The Crow Tree

A strident crow call woke him out of his thin morning sleep. It sounded as though someone were yanking old rusted tenpenny nails out of hardwood. Three harsh caws, then a rest, then three more. He sat up in bed, still vague with slumber. The caws were loud, insistent, and dominating. The window was already bright with daylight. It was hot, and they’d left it open all night. His wife stirred beside him, muttering random swear words. Three demanding caws filed the room again. Had a damned bird actually come inside? He fumbled for his glasses. The room was empty. His wife struggled up on her side of the bed. “What time is it?,” she mumbled.

“What’s the difference? We’re up for sure now. They’re at it again.”

Three more caws scraped the last sleep from his brain. He wobbled to the window and looked outside. The tree in front of their apartment building reached up well past their third-floor rooms. A little above the window, but on the street side of the tree, the crow perched on a swaying twig that seemed far too small to hold it. Its head turned briefly to note the man looking out the window, and then its black beak opened and emitted the three caws.

His wife stood at the window beside him, her black hair a shambles. “It’s amazing,” she said, “how a damned bird can sound so loud.”

“And it’s just one of them so far. I think he’s calling the rest. This happens every year or two in this tree.”

Two more crows plummeted into the tree, landed heavily on small branches, and added their voices. Then three more, and then the tree was strafed with crows, flapping their wings heavily as they chose a perch. The cawing became louder and almost continuous. “Like a diabolical orchestra tuning up,” he said.

His wife yawned, “Oh, not so diabolical. I bet they’re just socializing.”

“Sounds more like arguing.”

“It’s the only voice they have,” she said. She leaned on the windowsill and looked out. He followed suit. The nearer crows hopped out to branches slightly more distant from the window. He craned his head out to see how many more crows there were. They seemed to fill the entire tree, starting about ten feet out from the ivy-bearded brick wall of the building. As if it had suddenly borne fruit.

A crackly human voice startled him. “Guess they’re having a conference,” it said. He looked to the side and saw the old man who lived across the hall. His white hair stood up in tufts around his bald spot. “Seen it plenty of times. I used to live about three blocks away, and this same flock would crowd into an old fir tree now and then and do the same thing. Them and me’s old friends.” The old man lit a cigarette while a nearby crow examined him quizzically. The barrage of caws continued.

A sweet female voice: “Well, tell your friends it’s six a.m. on a Saturday.” A head of lustrous brown hair stuck out from the window below them. The newest tenant smiled up at them, blinking in the morning light. “They’re kinda fun though. I’ve never seen so many so close up.”

“Wish I had me a shotgun,” shouted another voice from above them.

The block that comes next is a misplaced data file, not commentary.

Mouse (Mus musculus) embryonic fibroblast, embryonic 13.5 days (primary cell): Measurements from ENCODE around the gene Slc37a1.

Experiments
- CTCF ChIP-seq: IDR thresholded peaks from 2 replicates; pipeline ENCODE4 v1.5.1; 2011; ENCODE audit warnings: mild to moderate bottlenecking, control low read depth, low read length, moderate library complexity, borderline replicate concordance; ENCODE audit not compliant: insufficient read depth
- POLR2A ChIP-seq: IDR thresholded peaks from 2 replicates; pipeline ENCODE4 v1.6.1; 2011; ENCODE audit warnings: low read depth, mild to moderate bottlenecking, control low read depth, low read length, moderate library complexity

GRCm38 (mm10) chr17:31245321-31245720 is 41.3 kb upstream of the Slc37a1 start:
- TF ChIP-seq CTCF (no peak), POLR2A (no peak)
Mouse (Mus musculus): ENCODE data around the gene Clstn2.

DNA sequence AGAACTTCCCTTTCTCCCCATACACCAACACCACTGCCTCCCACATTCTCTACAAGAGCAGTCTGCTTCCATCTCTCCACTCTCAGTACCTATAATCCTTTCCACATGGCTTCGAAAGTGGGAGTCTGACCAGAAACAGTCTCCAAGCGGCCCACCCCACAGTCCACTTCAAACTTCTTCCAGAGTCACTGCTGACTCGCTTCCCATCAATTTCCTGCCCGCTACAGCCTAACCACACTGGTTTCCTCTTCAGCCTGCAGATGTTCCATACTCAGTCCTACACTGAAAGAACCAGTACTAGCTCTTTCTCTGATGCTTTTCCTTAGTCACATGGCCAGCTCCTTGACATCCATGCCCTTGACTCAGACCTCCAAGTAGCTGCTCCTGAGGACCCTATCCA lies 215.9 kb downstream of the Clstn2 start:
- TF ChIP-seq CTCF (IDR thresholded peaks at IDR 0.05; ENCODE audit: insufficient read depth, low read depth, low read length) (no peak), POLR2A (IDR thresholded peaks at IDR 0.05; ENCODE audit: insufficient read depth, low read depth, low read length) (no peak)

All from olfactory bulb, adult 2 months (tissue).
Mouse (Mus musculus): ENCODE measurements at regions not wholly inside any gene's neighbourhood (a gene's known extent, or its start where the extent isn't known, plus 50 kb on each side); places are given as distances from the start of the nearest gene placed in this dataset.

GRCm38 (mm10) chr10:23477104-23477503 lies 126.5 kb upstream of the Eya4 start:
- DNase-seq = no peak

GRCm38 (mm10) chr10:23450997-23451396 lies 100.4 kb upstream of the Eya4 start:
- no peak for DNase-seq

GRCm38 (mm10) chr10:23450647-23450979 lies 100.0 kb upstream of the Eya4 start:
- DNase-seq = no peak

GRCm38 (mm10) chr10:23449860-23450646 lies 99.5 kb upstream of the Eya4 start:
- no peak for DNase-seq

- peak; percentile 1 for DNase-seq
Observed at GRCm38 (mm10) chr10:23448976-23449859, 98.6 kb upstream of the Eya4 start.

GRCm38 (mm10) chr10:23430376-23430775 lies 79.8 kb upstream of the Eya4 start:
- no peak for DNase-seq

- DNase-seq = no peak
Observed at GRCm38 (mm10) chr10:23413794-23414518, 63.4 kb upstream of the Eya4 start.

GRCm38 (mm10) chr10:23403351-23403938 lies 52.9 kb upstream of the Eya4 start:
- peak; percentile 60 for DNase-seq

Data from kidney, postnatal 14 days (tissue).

The old man shouted back over the incessant croaking. “Like that would be any quieter,” he said.

“A firecracker, then. Scare ’em off.”

The wife twisted her head and smiled at the shotgun man. “We’d all be awake then anyway, wouldn’t we?”

“We all are,” said another voice, the little pudgy man who lived below the older fellow. “May as well make something of it. I’ve just put a big pot of coffee on. Let’s meet in the courtyard in ten minutes. If you can’t beat ’em, join ‘em.”

“What a great idea,” said the wife. “I’ll heat up some rolls I baked yesterday. We’ll have a crow party!”

Heads nodded in agreement all along the front of the building. The wife turned to her husband and said, “I’ll get those rolls warming up and then put on a basic face.” She wrapped her robe around herself and shuffled off to the kitchen. The man took off his glasses and rubbed his face. The racket from the crows had become continuous but irregular, like factory noise. He changed into jeans and shirt. A few minutes later, they were padding along the hallway to the elevator. His wife was still in pajamas, bathrobe, and slippers. She carried the plate of rolls.

“Smells right good,” said the old man, who was padding along in his ragged old robe behind them. The elevator doors squeaked open. The shotgun man was inside it, smiling at them. He raised a bag in his hand. “I brought some butter and jam for those rolls. Sure smell good,” he said.

The courtyard was on the side of the building, in a sort of niche. It was full of potted plants, and there were wobbly metal chairs around a table. The pudgy man was there when they arrived, and the coffeepot steamed fragrantly on the table. He had brought an assortment of mugs in a plastic bag and had set them up in a row. The brown-haired girl arrived, fully made up, and wearing a new robe and flipflops. She was carrying little porcelain pots of cream and sugar. They matched. The pudgy man poured coffee, while the wife arranged the rolls. They chose among the mugs.

The man breathed over his brew. The smell of coffee always made him feel warm even before the first sip. The pudgy man raised his mug in a toast. “Here’s to the crows,” he said.

“To the crows,” they chorused. The crows, just out of sight around the corner of the building, croaked in their sociable frenzy. “To neighbors,” the wife said, “feathered or not.” They drank down their coffee in the cool morning air.